These experimental and computational studies provide the foundation for a methodology to improve ventricular assist devices (including pulsatile blood pumps) that still suffer from thromboembolic events. By integrating EFD and CFD during the design phase, we will help facilitate improved device performance clinically by correlating the results to in vivo animal studies. However, in vitro blood studies still need to be performed to fundamentally understand how wall shear rate and exposure time are related to thrombus deposition in pulsatile flows.
The work presented in this article represents only few efforts by several groups working in the field who tackle the daunting goal of developing methodologies that may facilitate optimizing the thrombogenic performance of blood recirculating devices. This work includes state-of-the-art numerical and experimental tools used to elucidate flow-induced mechanisms leading to thromboembolism in prosthetic devices. Design of MHV and VADs is traditionally concerned with hemocompatibility, durability, and thromboresistance, with hemodynamic characteristics somewhat taking a backseat. Hemodynamic optimization is aimed at avoiding the formation of stagnant zones and regions of elevated stresses, while achieving good washout characteristics. Traditional design matrix approaches for optimizing devices are only of limited utility, as the optimization process is very specific to the device design characteristics and its inherent geometric constraints. Accordingly, in the cardiovascular device industry, designing and manufacturing device prototypes and testing them ad hoc represents a common practice.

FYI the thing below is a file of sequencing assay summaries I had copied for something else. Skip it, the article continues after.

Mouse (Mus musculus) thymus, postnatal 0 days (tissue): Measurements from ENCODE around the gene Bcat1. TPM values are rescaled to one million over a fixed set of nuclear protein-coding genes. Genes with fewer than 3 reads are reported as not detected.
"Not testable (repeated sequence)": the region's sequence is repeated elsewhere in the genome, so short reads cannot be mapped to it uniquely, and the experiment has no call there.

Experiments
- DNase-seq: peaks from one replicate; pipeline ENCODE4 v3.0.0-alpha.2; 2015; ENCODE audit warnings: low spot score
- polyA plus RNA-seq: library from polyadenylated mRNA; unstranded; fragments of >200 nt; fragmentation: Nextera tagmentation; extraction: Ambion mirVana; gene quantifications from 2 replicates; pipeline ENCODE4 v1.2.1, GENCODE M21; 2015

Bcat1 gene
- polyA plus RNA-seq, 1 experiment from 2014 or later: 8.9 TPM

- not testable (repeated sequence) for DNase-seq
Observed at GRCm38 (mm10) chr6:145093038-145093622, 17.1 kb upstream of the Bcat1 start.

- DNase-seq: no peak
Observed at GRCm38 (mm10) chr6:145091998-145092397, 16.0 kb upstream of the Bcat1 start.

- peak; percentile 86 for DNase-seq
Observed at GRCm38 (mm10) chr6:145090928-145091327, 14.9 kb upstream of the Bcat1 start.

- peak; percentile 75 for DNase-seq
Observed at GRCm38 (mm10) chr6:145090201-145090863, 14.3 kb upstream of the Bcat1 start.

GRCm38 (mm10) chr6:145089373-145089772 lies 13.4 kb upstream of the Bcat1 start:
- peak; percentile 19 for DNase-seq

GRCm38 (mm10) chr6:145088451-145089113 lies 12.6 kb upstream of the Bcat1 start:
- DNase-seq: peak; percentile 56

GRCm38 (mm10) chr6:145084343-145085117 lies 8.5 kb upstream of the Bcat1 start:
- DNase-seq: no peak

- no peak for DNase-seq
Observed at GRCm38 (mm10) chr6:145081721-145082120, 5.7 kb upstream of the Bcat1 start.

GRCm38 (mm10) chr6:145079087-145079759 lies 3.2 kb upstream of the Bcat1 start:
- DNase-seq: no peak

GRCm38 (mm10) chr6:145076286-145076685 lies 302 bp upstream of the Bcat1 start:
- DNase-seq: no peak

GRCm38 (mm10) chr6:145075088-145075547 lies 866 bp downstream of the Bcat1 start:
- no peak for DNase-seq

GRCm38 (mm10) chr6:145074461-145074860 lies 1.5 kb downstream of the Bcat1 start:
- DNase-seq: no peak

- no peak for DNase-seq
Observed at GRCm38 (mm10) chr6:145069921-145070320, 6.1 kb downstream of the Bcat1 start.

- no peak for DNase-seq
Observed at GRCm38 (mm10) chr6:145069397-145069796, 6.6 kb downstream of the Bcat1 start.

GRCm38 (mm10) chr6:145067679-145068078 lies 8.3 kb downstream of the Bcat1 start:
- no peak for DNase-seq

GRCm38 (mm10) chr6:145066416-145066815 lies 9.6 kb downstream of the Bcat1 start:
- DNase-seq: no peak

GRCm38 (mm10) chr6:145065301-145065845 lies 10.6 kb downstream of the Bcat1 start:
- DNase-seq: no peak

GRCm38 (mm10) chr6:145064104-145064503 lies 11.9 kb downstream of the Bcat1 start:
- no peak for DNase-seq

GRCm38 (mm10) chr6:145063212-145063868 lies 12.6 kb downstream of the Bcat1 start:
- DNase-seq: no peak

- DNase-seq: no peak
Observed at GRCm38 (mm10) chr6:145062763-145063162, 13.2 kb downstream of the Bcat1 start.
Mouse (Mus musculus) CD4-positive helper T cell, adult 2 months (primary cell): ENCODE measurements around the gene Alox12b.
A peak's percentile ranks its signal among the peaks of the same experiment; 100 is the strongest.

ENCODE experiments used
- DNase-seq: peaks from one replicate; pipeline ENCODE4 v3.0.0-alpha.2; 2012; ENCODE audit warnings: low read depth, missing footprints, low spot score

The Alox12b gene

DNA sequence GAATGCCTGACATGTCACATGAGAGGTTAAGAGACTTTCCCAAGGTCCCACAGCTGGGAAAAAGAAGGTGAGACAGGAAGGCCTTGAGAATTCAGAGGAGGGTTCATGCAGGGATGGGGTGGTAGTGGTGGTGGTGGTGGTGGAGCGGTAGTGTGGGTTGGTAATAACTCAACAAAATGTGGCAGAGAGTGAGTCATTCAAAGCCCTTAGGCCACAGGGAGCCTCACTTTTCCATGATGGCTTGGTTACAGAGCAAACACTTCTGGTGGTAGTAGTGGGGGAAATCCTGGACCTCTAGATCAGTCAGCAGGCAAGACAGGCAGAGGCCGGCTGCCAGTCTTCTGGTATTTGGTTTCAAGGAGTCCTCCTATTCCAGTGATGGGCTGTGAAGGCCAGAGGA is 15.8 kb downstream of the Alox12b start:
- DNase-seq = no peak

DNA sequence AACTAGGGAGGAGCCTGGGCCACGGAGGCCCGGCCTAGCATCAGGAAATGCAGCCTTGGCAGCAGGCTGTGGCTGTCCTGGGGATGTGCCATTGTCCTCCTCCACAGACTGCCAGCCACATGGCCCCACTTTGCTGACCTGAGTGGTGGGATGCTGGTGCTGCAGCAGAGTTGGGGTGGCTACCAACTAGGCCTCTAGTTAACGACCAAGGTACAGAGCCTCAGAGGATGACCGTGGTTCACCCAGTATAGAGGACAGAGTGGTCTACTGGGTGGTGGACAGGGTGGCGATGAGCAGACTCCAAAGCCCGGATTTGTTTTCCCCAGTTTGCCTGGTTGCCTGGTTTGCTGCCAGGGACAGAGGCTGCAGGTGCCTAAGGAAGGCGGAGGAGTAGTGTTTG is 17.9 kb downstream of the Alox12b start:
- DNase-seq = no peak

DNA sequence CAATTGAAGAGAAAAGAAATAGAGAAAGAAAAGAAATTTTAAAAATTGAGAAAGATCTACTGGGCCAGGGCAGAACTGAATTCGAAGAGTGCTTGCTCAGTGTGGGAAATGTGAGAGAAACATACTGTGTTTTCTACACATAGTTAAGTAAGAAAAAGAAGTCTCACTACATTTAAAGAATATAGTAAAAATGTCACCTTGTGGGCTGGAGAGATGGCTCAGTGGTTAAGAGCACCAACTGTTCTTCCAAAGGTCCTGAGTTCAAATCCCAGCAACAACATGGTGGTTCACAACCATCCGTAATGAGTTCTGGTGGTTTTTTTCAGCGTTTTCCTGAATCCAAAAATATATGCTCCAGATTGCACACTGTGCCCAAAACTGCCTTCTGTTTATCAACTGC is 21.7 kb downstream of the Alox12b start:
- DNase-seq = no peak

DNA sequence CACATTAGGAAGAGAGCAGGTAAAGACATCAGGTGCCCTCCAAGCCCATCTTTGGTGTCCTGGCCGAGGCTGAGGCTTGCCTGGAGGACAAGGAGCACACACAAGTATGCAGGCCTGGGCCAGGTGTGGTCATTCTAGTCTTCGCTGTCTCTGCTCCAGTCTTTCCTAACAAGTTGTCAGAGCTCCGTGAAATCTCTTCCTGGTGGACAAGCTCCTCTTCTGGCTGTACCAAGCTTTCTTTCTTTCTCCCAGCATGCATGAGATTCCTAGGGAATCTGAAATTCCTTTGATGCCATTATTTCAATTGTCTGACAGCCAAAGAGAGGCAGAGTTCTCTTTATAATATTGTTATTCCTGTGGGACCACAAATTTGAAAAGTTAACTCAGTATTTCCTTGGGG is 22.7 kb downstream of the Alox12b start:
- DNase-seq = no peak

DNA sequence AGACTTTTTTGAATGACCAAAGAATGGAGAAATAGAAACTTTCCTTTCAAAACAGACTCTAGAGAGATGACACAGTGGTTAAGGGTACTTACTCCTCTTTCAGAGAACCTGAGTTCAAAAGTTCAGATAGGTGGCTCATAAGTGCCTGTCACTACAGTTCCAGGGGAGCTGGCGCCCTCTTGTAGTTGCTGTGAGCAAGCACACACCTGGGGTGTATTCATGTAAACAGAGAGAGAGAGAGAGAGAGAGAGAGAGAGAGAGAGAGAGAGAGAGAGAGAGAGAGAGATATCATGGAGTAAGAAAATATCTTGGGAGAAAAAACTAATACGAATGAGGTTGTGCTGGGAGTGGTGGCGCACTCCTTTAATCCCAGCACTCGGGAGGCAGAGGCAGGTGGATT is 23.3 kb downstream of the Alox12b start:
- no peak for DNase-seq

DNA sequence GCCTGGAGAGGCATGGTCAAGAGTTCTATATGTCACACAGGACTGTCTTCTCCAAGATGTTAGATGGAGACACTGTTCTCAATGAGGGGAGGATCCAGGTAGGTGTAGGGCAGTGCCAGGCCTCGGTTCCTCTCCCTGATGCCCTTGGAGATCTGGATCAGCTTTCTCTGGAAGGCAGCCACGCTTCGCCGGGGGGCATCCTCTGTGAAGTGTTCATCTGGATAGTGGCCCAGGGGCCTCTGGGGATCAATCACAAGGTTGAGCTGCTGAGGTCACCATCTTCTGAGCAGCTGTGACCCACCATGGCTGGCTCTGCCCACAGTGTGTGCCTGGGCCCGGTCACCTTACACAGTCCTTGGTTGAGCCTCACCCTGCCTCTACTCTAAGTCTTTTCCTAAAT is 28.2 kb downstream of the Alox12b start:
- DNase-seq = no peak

Elucidating the hemodynamics of devices via sophisticated fluid dynamics and thrombogenic testing is far from trivial, and the identification and/or interpretation of pertinent design parameters is subtle. With the inherent design constraints of blood recirculating devices this is clearly a formidable challenge. While there are no established set of parameters for achieving design optimization, the ultimate goal is to minimize the thrombogenicity of the device—preferably to a level that will not require anticoagulation (as is the case for bioprosthetic valves for example). Clearly, a modeling approach represents an efficient way to economically test design modifications to realize whether they indeed achieve this design goal. However, it requires a numerical approach that goes beyond the common quantitative flow mapping within the device—a non-trivial undertaking to begin with, given the complexity of the geometries in devices and the complex nature of blood as a fluid. It should incorporate an accountable model that is able to provide quantitatively accurate predictions of flow-induced blood hemoastatic activation, resulting from accurately resolved flow fields within the device and the stresses they induce on the blood borne particulates. It should also be noted that a modeling approach should be coupled with an experimental approach, to validate the models predictions and ultimately to test whether the methodology developed indeed led to optimizing the thrombogenic performance of the device. The work presented here demonstrate that experimental fluid mechanics, computational fluid dynamics and in vivo studies can be linked and together, contribute towards the development of ventricular assist devices in which thrombus deposition and thromboemboli formation could be minimized. This methodology can be extrapolated to other cardiovascular prosthetic devices. It points to several directions that should be pursued in the future in order to achieve the goal for blood recirculating prosthetic devices becoming more effective as destination therapy in the future.